The article, which is here, says, "In recent months the number of housemaids running away from their employers or seeking help and protection of the police has been increasing." Hmmph. Wonder why that is. And, now, some genius has decided that the problem will all go away if the housemaids are simply deported after spending twenty-five days in a social welfare center. Talk about sweeping the problem under the rug... Certainly does not fix the problem - but if you deport "it" - then there is no problem, right?


  1. You know the problem: It is so hard to find good help.

    Perhaps the Sandbox should start recruiting from the US. They could start in Black neighborhoods. They could offer thousands a month, then pull the old trick on them. It would open up a few eyes back in the US to say the least.

  2. Quite unbelievable that so many slaves are employed or used in your country. I don't dis believe you as I have read of young women in that position, needing help to escape.
    You asked do other country's have the social detention centres and I can tell you that No they do not, no in the capacity that you are portraying them. Here Social welfare is in place to assist all poor and needy people men and women and youths who find they are unable to find work and need monetary assistance or housing assist.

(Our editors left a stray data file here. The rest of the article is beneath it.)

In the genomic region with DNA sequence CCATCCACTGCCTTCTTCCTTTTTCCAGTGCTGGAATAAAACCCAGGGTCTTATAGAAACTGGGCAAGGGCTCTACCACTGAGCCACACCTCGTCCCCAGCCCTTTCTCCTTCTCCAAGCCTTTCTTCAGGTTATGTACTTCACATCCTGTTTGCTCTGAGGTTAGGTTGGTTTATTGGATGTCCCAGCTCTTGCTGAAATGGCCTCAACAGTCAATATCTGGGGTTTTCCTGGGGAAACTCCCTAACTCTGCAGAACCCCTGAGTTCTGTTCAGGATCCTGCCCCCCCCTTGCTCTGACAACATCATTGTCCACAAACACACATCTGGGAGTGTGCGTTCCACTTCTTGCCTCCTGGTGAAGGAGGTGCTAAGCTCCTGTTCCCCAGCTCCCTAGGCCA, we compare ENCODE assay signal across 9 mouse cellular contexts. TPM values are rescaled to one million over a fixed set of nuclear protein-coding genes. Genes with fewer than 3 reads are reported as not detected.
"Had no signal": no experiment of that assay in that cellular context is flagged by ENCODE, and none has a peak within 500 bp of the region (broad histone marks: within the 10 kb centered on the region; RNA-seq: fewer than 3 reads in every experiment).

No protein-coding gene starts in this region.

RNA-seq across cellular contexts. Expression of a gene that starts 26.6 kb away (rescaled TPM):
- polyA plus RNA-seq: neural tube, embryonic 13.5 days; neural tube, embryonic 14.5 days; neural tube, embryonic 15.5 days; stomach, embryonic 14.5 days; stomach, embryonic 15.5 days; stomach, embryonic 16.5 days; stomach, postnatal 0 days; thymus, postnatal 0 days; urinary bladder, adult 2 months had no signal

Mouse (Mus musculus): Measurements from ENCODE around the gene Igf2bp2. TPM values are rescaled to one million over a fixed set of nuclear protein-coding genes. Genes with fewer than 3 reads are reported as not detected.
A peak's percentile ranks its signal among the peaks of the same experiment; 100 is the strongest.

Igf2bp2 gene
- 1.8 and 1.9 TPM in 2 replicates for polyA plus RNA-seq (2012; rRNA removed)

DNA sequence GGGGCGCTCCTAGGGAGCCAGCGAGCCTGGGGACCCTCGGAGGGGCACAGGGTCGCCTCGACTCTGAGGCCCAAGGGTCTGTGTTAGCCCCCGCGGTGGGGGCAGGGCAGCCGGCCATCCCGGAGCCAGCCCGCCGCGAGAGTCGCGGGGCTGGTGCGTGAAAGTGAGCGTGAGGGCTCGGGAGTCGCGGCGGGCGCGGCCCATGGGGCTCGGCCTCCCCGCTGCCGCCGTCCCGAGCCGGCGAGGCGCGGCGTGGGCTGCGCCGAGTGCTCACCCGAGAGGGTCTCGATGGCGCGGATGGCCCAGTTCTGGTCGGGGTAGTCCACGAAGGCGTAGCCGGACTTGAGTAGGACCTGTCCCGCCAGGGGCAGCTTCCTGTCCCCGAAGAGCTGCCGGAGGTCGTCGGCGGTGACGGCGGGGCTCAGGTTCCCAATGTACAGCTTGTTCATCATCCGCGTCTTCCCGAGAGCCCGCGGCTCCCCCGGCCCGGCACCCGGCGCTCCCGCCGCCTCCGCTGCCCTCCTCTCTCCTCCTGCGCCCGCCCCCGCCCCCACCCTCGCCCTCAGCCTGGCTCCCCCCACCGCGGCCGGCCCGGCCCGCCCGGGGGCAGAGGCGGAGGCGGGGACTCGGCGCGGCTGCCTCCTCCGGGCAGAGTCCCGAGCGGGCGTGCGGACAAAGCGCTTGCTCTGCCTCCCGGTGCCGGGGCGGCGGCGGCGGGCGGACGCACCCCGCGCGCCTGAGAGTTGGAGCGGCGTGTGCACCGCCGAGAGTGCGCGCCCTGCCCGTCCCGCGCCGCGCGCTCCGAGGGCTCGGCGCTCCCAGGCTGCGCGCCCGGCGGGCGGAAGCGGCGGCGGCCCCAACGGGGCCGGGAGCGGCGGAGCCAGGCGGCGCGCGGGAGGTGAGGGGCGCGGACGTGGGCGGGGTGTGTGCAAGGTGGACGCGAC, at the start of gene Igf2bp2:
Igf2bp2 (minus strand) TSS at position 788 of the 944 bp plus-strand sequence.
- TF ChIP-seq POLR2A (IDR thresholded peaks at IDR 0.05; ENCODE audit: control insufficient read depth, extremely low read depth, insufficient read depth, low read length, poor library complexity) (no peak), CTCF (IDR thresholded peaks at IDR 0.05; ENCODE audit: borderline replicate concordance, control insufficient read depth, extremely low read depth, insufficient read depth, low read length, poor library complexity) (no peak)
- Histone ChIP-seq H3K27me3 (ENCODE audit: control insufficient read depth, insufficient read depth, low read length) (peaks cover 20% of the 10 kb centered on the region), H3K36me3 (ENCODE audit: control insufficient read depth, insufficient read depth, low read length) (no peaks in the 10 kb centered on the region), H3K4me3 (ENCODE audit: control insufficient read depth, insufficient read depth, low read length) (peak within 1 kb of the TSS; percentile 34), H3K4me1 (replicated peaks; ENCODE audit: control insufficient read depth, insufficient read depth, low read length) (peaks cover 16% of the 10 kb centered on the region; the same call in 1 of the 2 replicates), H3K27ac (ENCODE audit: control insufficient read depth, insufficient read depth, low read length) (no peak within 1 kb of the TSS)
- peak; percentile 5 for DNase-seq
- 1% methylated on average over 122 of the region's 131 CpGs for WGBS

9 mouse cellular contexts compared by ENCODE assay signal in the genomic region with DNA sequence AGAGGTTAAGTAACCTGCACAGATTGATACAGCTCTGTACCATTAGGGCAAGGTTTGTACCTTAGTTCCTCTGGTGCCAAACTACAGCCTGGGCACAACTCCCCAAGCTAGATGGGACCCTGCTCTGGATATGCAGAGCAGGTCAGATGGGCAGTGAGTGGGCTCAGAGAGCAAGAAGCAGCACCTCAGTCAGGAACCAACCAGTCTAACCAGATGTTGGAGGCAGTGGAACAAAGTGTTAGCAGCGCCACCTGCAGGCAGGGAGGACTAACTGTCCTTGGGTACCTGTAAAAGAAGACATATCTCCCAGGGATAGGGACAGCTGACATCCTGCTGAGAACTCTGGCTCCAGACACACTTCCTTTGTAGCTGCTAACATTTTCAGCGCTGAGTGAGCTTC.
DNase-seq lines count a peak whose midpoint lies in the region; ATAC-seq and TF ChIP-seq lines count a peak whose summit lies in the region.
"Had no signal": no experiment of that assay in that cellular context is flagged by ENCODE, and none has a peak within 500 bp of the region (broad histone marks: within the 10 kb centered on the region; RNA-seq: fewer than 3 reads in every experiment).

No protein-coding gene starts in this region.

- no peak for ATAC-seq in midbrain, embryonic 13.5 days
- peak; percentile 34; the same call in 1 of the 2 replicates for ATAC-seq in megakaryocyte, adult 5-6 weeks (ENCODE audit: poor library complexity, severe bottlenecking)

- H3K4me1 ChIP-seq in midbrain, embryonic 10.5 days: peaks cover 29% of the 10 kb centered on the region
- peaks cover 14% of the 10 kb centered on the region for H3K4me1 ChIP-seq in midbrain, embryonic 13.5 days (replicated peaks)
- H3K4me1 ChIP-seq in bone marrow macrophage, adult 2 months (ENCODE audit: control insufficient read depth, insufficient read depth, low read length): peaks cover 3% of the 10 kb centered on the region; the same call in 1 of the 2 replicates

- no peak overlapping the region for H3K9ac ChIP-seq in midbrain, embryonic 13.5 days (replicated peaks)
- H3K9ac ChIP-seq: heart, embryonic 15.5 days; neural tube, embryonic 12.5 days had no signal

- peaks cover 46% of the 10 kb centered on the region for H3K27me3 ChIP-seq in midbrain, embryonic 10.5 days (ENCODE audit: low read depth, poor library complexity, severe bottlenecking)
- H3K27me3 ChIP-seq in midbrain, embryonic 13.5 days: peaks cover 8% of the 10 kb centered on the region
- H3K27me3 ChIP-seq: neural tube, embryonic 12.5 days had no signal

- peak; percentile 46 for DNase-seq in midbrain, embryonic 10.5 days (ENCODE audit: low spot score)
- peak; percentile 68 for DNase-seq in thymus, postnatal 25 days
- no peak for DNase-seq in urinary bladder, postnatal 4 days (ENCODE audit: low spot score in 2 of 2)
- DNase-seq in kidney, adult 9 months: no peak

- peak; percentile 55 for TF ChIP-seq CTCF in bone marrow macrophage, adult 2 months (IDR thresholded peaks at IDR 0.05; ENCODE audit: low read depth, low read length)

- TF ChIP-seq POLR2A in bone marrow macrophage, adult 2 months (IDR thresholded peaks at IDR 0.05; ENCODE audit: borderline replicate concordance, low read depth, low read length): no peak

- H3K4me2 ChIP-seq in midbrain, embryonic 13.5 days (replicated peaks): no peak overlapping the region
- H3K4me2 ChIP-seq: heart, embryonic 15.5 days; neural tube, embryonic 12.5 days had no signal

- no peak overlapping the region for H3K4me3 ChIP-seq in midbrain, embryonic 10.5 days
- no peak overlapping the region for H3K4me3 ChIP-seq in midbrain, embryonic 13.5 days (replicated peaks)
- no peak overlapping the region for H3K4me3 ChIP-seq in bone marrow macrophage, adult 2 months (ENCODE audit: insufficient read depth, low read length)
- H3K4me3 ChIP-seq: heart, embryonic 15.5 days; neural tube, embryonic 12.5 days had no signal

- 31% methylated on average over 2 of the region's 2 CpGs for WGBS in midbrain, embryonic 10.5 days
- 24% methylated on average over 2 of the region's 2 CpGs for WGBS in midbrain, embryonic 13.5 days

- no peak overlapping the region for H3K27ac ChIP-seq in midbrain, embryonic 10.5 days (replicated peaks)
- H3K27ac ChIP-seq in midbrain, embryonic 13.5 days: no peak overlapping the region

Also I am surprised by your understanding of an average family;1 man 2 wives and 6 children, here it is 1 man 1 wife and maybe 2 children. Culturally different.
    I did enjoy reading your blog, thankyou.
    Feel free to visit mine if you care to and see many photos of the area where I live in New Zealand .

  3. No kidding, Findalis. I say that would be a start - quit paying their welfare checks so freely. Let them have to work for it. Not all, of course. But a great deal of them. Statistics speak for themselves...

  4. I stopped by one of your three blogs, Glennis. If I wasn't pressed for time - I'd still be there.

    Average family, here. Very average. Many men have four wives - there is no such thing as birth control - the more kids the better. On the other hand, many men only have one wife and two children - normal, average, "regular" family...

  5. These women must be utterly desperate to take jobs in the Crazy Factory.

    For every Saudi man who has four wives there must be three men who have no wives, who have in fact never even seen a woman's face. I have always thought this system was designed to mass produce psychotics for the battlefield. This house-slave system is designed to drain hundreds of thousands of young women out of several other countries so that men there will also be unable to marry - a subtle attack indeed! China has the same problem for different reasons (thirty million more men than women age 15-40 i think it is.) Only the phenomenal laziness of the Factory's residents keeps me from believing it's a social engineering plot.

    (Going to go vacuum my own carpets now so i can proove i am a real american man.)

  6. Sadly, vermindust, these women are utterly desperate. Ditto for the men who come here to be drivers and laborers. They have a miserable horrible existence - working outside, toiling in the heat and sun, SIX days a week for eight, nine, ten hours a day. I do not believe you are too far off in your analysis that this is designed to "mass produce..." There may be much laziness involved, for don't ever for a single instant think that a mind is not capable of a social engineering plot. There is plenty of time to "think" when you're not doing much of anything else.